Sampson Independent

Your most valuable assets

“That was a waste of time.”

“It wasn’t worth the effort.”

We’ve all said it. Maybe you said it about a movie you saw that was really not that entertaining. Or maybe you said it after working hard on a project that ended with little or no results.

It bothers us to waste our time, or to waste our energy, or effort. Why? Because we hate to waste our assets. And our time and our energy are our two most valuable assets. If you think about it, it is from those two assets, your time and energy that probably the rest of your assets come. For example, you spend time and energy working at your job or occupation. From that job, you receive, or received, funds that can become assets.

So, what am I going to do with my most important assets, my time and energy? Every day we consciously, or, most of the time, subconsciously, make that decision. Often, we think that the decision has already been made for us. I have to go to work. I have to take care of the kids. And so on. But the truth is, you really don’t. But you decide to do so because it is the best way to use your time and energy. Maybe for the benefit of others and, ultimately, for yourself.

In the business world, they call it “doing a cost-benefit analysis.” Is the cost, or the amount of time, labor, materials, etc. invested worth the benefit, or potential profit? We hear on the news the possibility of Amazon or Apple building new headquarters in the Raleigh area with the potential of thousands of new jobs. I’m sure that there are extensive cost-benefit analysis projects being done by both corporations before the final decisions are made.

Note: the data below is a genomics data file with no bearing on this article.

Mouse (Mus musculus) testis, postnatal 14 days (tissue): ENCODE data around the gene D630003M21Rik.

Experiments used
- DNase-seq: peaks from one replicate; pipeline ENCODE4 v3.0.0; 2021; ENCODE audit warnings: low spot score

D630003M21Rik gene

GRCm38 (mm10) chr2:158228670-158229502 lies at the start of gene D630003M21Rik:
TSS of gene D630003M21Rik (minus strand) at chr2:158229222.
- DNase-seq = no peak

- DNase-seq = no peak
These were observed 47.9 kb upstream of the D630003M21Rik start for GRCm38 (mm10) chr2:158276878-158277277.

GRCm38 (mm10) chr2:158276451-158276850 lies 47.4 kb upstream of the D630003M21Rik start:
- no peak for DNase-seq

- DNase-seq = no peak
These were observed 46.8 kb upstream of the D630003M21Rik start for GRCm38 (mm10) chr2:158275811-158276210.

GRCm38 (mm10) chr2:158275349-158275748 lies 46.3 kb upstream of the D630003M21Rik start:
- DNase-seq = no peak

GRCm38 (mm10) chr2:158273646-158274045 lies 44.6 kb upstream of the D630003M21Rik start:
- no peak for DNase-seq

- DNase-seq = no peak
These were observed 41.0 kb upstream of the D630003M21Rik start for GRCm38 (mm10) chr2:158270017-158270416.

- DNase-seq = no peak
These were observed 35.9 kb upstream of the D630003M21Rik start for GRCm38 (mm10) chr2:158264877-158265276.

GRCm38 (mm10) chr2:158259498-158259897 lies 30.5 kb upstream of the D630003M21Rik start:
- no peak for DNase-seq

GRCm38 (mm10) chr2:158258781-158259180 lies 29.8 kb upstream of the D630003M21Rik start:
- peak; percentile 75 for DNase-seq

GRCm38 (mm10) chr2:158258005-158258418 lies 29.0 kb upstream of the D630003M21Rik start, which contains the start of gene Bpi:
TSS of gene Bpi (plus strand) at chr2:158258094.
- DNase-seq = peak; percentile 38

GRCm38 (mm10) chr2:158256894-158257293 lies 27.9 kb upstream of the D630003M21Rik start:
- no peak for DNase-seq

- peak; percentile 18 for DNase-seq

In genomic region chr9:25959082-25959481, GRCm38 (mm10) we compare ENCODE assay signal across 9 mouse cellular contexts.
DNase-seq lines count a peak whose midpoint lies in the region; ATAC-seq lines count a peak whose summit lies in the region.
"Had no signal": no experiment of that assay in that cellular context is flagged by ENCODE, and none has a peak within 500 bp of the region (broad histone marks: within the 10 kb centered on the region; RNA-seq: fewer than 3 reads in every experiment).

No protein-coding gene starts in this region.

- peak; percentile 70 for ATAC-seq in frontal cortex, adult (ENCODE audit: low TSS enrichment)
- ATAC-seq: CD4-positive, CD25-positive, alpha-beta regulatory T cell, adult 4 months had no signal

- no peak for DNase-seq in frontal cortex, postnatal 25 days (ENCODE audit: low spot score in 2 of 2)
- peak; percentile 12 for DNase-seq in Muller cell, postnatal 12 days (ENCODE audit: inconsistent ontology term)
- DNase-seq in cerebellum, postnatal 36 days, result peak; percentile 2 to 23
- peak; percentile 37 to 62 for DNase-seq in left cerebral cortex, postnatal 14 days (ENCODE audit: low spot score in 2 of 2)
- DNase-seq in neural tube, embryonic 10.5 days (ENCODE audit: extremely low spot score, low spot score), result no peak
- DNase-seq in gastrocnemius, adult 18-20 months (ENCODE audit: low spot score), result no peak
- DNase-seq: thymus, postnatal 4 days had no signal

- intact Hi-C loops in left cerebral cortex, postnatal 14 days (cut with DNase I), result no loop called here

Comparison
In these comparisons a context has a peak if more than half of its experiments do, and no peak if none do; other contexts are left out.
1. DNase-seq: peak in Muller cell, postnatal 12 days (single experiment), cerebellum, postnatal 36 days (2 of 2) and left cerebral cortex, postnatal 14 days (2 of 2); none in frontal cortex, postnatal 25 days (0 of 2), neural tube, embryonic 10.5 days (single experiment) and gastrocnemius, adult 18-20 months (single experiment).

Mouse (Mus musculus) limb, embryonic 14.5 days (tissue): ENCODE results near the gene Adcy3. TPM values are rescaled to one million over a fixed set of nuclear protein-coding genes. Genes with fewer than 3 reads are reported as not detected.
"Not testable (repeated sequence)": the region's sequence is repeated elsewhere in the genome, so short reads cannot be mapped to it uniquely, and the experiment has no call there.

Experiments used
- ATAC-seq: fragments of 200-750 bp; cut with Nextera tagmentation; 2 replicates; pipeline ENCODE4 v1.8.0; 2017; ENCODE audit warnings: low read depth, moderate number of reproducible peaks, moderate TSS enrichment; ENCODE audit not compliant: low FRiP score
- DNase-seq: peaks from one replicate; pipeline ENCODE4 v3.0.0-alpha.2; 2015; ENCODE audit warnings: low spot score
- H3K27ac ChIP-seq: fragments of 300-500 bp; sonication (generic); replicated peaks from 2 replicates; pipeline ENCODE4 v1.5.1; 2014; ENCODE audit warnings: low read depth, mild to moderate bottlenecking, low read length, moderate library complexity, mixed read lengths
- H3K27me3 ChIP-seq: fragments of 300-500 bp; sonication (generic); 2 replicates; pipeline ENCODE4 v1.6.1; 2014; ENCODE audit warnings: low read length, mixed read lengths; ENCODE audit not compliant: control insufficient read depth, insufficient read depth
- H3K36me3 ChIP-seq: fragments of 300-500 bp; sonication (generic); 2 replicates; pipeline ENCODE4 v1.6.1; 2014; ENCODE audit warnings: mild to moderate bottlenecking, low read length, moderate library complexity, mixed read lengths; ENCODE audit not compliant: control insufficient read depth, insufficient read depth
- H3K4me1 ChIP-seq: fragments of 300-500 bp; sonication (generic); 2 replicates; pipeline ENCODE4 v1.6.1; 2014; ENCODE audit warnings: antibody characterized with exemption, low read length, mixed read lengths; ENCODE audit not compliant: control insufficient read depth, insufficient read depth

In our personal lives, we make a cost-benefit analysis often, we just don’t realize it. I think it’s time for me to do a cost-benefit analysis of my golf game. Sometimes, well, most of the time, golf can be frustrating for me. A friend recently made a comment about his game that made me think. He said, “I’m either going to have to play more, practice and get better. Or play less, and enjoy it more.” (He gets frustrated with his game, too.)

So it’s time for me to do my own cost-benefit analysis. Is possibly getting better at golf going to be worth the extra time and effort? The better question is, will it even make any difference in my golf game? Or should I just enjoy playing, enjoy the fellowship on the course, and be glad when I hit that good shot every once and awhile? I think I know the answer.

You see, how you use your two most valuable assets, your time and effort, will determine your lasting impact on the world around you. We should enjoy life and work hard. But your lasting impact should be more than what is written on a golf scorecard or what’s in your bank account. It’s your impact on people and the world.

This past Sunday, we were in our Sunday School class having a discussion. Our class is a mixture of older folks, like me, and younger adults. (To me, anything under forty is younger.) As a young man spoke about his faith, I smiled. He is now married and a father. You see, I remember him being in the teen Sunday School class I taught way back in the mid-nineties. After the class was over, I reminded him of those days. He remembered, and said that the class was important to him, since he was going through some difficult times during those teenage years.

No, the time and effort in teaching that class was not a waste. But I should know that by now. The Apostle Paul knew that when he wrote his letter to the church at Corinth. In the Message paraphrase of the Bible, he writes, “And don’t hold back. Throw yourselves into the work of the Master, confident that nothing you do for him is a waste of time or effort.” (1 Cor. 15:58)

How are you using your two most valuable assets? Maybe it’s time for a cost-benefit analysis of your own.

By Mac McPhail

Contributing columnist

Mac McPhail, raised in Sampson County, lives in Clinton and can be reached at